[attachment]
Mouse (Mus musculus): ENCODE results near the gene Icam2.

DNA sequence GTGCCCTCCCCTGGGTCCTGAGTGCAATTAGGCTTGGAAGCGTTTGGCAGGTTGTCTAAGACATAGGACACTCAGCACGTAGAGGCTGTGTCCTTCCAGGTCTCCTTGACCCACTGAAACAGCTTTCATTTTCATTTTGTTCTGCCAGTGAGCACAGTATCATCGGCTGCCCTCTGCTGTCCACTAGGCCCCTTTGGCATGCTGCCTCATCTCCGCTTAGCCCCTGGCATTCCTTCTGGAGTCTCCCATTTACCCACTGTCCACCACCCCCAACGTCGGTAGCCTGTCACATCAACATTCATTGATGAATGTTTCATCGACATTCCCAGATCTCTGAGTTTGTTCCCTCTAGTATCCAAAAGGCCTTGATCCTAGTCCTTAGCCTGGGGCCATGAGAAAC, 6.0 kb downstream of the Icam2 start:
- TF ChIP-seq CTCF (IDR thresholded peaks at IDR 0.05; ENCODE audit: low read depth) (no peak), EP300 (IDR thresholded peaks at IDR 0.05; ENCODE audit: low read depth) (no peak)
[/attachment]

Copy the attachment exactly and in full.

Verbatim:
Mouse (Mus musculus): ENCODE results near the gene Icam2.

DNA sequence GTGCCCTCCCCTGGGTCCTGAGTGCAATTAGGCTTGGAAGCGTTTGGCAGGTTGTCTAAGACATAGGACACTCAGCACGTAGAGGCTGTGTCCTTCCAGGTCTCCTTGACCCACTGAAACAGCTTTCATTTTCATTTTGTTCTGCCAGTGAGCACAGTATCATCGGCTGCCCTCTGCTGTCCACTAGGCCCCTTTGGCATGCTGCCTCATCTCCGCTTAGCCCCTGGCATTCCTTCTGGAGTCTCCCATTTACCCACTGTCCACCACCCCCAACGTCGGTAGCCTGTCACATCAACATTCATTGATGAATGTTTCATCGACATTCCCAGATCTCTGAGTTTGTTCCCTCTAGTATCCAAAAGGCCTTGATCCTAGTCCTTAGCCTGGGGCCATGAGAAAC, 6.0 kb downstream of the Icam2 start:
- TF ChIP-seq CTCF (IDR thresholded peaks at IDR 0.05; ENCODE audit: low read depth) (no peak), EP300 (IDR thresholded peaks at IDR 0.05; ENCODE audit: low read depth) (no peak)